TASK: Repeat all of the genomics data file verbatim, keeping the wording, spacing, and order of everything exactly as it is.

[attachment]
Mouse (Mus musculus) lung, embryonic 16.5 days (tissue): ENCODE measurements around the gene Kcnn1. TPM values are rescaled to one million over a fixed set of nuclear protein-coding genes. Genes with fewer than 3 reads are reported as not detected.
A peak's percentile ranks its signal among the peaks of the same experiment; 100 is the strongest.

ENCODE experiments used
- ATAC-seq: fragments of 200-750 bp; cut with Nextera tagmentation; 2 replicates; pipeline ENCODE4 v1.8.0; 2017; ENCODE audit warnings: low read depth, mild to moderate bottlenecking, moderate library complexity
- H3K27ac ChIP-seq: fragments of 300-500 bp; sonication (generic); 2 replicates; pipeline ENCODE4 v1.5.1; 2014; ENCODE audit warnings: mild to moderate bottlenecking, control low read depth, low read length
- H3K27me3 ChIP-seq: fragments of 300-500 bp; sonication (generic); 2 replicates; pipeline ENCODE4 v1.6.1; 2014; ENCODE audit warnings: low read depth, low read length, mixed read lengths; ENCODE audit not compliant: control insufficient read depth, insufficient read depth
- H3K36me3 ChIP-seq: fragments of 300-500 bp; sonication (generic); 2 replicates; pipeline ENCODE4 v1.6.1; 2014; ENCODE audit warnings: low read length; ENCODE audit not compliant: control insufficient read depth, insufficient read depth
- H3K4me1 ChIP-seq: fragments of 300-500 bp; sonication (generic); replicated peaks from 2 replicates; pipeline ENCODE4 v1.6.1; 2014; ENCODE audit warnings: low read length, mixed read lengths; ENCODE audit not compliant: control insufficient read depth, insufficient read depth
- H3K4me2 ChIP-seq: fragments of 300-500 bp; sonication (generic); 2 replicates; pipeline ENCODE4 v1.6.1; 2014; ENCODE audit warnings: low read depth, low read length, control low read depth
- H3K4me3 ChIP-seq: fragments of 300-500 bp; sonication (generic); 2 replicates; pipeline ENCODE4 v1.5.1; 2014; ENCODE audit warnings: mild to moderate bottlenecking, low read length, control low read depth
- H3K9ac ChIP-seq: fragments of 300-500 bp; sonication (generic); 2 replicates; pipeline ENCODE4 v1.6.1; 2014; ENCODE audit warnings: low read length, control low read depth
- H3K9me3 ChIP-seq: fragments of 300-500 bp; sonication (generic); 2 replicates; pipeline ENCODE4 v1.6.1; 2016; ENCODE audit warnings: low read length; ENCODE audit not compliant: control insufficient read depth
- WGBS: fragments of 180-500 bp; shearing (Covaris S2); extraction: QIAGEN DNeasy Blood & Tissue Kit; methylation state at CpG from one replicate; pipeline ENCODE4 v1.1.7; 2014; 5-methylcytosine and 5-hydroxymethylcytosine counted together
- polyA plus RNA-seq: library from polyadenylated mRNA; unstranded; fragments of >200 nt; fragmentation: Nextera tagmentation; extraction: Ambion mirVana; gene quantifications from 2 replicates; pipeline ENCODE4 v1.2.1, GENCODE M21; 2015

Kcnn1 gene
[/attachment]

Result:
Mouse (Mus musculus) lung, embryonic 16.5 days (tissue): ENCODE measurements around the gene Kcnn1. TPM values are rescaled to one million over a fixed set of nuclear protein-coding genes. Genes with fewer than 3 reads are reported as not detected.
A peak's percentile ranks its signal among the peaks of the same experiment; 100 is the strongest.

ENCODE experiments used
- ATAC-seq: fragments of 200-750 bp; cut with Nextera tagmentation; 2 replicates; pipeline ENCODE4 v1.8.0; 2017; ENCODE audit warnings: low read depth, mild to moderate bottlenecking, moderate library complexity
- H3K27ac ChIP-seq: fragments of 300-500 bp; sonication (generic); 2 replicates; pipeline ENCODE4 v1.5.1; 2014; ENCODE audit warnings: mild to moderate bottlenecking, control low read depth, low read length
- H3K27me3 ChIP-seq: fragments of 300-500 bp; sonication (generic); 2 replicates; pipeline ENCODE4 v1.6.1; 2014; ENCODE audit warnings: low read depth, low read length, mixed read lengths; ENCODE audit not compliant: control insufficient read depth, insufficient read depth
- H3K36me3 ChIP-seq: fragments of 300-500 bp; sonication (generic); 2 replicates; pipeline ENCODE4 v1.6.1; 2014; ENCODE audit warnings: low read length; ENCODE audit not compliant: control insufficient read depth, insufficient read depth
- H3K4me1 ChIP-seq: fragments of 300-500 bp; sonication (generic); replicated peaks from 2 replicates; pipeline ENCODE4 v1.6.1; 2014; ENCODE audit warnings: low read length, mixed read lengths; ENCODE audit not compliant: control insufficient read depth, insufficient read depth
- H3K4me2 ChIP-seq: fragments of 300-500 bp; sonication (generic); 2 replicates; pipeline ENCODE4 v1.6.1; 2014; ENCODE audit warnings: low read depth, low read length, control low read depth
- H3K4me3 ChIP-seq: fragments of 300-500 bp; sonication (generic); 2 replicates; pipeline ENCODE4 v1.5.1; 2014; ENCODE audit warnings: mild to moderate bottlenecking, low read length, control low read depth
- H3K9ac ChIP-seq: fragments of 300-500 bp; sonication (generic); 2 replicates; pipeline ENCODE4 v1.6.1; 2014; ENCODE audit warnings: low read length, control low read depth
- H3K9me3 ChIP-seq: fragments of 300-500 bp; sonication (generic); 2 replicates; pipeline ENCODE4 v1.6.1; 2016; ENCODE audit warnings: low read length; ENCODE audit not compliant: control insufficient read depth
- WGBS: fragments of 180-500 bp; shearing (Covaris S2); extraction: QIAGEN DNeasy Blood & Tissue Kit; methylation state at CpG from one replicate; pipeline ENCODE4 v1.1.7; 2014; 5-methylcytosine and 5-hydroxymethylcytosine counted together
- polyA plus RNA-seq: library from polyadenylated mRNA; unstranded; fragments of >200 nt; fragmentation: Nextera tagmentation; extraction: Ambion mirVana; gene quantifications from 2 replicates; pipeline ENCODE4 v1.2.1, GENCODE M21; 2015

Kcnn1 gene